Some exerpts from my remarks prompted by a question from Robert Fowler
There is a leap in here between periodization and comparison. Indeed an
acquaintance with parallel time lines, their construction and reading,
is at play in these remarks....

> I like the juxtaposition of Dr. Cohen's remarks with mine. It
> became clear to me that when I say "book" I don't think _codex_.
> I have in mind a process of book production. What I am describing is
> perhaps better captured by the phenomenological distinction between
> the text and the work. In this context I don't find technological
> periodization useful without the corrective of cross-cultural
> comparisons. Dr. Cohen's remarks on permanence become very
> interesting when one thinks of how the manuscript of Beowulf came down
> to us stuffed in the spine of another book. They become rather more
> interesting when we move beyond codex and reflect upon cuniform
> tablets and scraps of papyri. This allows us to tackle cognitive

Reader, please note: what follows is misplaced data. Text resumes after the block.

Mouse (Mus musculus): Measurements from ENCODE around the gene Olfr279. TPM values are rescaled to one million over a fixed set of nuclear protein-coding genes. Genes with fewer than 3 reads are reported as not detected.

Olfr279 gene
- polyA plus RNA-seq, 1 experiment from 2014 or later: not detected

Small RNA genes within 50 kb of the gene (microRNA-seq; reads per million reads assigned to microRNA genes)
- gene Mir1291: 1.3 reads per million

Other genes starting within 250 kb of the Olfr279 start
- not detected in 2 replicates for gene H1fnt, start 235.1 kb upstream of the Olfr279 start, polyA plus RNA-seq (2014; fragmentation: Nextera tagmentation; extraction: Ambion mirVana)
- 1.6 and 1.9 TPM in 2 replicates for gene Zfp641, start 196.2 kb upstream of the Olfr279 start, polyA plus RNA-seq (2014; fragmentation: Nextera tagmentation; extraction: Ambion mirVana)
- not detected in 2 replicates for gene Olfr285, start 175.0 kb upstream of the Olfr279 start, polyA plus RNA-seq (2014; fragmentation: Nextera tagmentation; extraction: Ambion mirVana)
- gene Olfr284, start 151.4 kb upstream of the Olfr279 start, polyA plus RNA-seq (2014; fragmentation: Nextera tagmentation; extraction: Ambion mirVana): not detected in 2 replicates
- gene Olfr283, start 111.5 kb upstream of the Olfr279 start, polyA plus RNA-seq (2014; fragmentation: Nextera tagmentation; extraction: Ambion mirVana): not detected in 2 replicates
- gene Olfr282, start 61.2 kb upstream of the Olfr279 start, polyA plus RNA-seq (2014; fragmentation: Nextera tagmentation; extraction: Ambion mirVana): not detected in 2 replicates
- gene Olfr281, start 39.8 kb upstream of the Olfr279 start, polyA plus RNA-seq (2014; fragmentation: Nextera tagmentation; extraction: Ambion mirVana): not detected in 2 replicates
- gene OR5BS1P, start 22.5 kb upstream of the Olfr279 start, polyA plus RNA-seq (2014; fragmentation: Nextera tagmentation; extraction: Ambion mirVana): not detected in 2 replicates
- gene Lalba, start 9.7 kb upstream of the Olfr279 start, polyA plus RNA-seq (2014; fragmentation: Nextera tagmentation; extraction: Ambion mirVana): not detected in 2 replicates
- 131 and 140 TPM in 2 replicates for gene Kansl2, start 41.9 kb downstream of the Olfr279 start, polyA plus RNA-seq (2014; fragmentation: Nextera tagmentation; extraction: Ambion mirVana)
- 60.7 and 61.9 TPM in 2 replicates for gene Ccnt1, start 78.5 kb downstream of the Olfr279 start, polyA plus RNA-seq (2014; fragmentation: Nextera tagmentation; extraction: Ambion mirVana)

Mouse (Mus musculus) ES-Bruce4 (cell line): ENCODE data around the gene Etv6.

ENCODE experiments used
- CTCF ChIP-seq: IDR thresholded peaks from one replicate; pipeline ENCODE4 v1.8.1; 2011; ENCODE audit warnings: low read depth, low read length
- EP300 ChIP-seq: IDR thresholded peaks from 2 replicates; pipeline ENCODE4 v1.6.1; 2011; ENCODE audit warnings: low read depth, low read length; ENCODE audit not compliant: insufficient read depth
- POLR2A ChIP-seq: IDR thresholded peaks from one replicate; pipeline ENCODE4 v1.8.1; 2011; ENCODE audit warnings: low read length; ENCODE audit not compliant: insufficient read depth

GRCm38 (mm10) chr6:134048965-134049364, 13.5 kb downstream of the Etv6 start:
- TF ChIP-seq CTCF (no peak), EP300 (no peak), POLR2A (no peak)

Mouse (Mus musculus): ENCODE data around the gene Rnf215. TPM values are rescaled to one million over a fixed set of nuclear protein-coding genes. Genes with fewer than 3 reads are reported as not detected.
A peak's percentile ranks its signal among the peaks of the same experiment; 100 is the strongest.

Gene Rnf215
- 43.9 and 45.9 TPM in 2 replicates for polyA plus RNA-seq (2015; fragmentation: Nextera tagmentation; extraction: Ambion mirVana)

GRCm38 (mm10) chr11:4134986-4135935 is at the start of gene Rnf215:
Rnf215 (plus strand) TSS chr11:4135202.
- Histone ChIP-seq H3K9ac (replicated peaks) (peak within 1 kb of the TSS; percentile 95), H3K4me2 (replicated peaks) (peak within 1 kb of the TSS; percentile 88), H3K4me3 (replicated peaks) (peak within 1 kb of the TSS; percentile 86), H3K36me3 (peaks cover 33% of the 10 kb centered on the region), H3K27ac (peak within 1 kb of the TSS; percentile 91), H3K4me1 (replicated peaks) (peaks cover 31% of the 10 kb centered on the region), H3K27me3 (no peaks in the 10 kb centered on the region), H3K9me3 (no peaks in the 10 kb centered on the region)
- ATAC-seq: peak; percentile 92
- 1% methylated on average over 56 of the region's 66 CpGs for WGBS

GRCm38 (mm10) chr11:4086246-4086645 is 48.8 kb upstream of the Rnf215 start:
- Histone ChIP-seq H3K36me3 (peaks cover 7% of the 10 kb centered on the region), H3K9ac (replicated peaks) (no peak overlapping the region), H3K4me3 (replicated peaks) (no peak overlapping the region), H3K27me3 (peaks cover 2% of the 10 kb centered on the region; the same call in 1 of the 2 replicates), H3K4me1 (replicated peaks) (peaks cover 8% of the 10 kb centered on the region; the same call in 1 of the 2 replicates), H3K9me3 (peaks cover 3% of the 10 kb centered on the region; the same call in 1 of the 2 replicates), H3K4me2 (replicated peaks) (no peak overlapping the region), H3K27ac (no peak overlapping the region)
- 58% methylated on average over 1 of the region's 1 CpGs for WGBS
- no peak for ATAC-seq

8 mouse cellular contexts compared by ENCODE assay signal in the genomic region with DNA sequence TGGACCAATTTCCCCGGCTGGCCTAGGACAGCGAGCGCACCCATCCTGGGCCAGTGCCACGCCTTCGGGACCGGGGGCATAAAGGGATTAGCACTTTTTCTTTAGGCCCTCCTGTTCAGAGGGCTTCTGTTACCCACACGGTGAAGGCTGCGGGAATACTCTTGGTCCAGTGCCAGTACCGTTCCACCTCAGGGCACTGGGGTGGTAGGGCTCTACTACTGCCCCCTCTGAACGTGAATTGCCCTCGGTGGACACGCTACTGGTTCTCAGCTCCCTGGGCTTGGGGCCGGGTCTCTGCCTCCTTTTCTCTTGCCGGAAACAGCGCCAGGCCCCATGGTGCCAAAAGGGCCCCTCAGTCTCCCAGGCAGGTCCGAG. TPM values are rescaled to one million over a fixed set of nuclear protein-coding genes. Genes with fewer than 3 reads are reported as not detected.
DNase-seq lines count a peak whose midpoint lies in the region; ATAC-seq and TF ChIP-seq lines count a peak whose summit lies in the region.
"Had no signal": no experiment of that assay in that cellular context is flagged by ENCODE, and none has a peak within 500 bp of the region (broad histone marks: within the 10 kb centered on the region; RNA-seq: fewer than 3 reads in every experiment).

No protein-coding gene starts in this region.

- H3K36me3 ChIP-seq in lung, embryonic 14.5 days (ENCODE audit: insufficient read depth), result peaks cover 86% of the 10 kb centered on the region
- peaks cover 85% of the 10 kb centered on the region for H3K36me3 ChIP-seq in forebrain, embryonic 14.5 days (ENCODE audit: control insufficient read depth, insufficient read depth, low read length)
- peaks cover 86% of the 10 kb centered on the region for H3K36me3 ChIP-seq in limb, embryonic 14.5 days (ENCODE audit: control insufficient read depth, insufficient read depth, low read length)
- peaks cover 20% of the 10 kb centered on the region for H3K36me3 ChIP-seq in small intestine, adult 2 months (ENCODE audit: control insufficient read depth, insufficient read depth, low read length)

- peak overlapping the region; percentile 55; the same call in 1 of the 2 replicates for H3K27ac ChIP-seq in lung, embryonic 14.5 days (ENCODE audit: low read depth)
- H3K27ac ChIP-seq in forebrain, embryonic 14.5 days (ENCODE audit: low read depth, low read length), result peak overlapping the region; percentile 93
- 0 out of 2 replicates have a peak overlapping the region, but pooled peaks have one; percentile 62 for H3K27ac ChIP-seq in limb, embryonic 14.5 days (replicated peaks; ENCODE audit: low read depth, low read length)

> dissonance or, if I may be so bold, to disambiguate not conflicting
> reactions to the creation of electronic texts but the discourse
> reporting those reactions. What emerges is a neat shift in the
> rhetoric pro/contra codex or pro/contra electronic text depending upon
> how the audience is perceived by the speaker.

> Some interventions aim at pushing scholars and theorists to avoid the
> either/or and decidedly fight for access to the activity of reading
> and writing or, as Marta Steeles in aptly depriviligning the linguistic
> moment comes close to advocating, a right to communicate.
> [According to U.S. jurisprudence this would amount to
> emphasing right of association and speech. Add that tradition
> to the European and Canadian assertion of moral rights in
> copyright law and a lot of clarity comes streaming in upon
> the simple question of who may communicate with whom for how
> long. Aristotle has a passage in the Poetics about how the
> best plays are neither too short nor too long. Of course it
> is the polis that regulates such matters.]
> A right to communicate is paramount to a right to play.

Answer to my own question:
Only as much as you let them have.

You might to cast out the question as to how the myopism of the
techno-haves is aided and abetted by "codex fetischism" and its cousin
"electronic reification".


Date: Fri, 25 Oct 1996 10:14:55 +0000
From: Hope Greenberg <hag@moose.uvm.edu>
Subject: Re: 10.0360 books real and virtual

Marta Steele says:
>I like the point about the facility to write and read on Macs and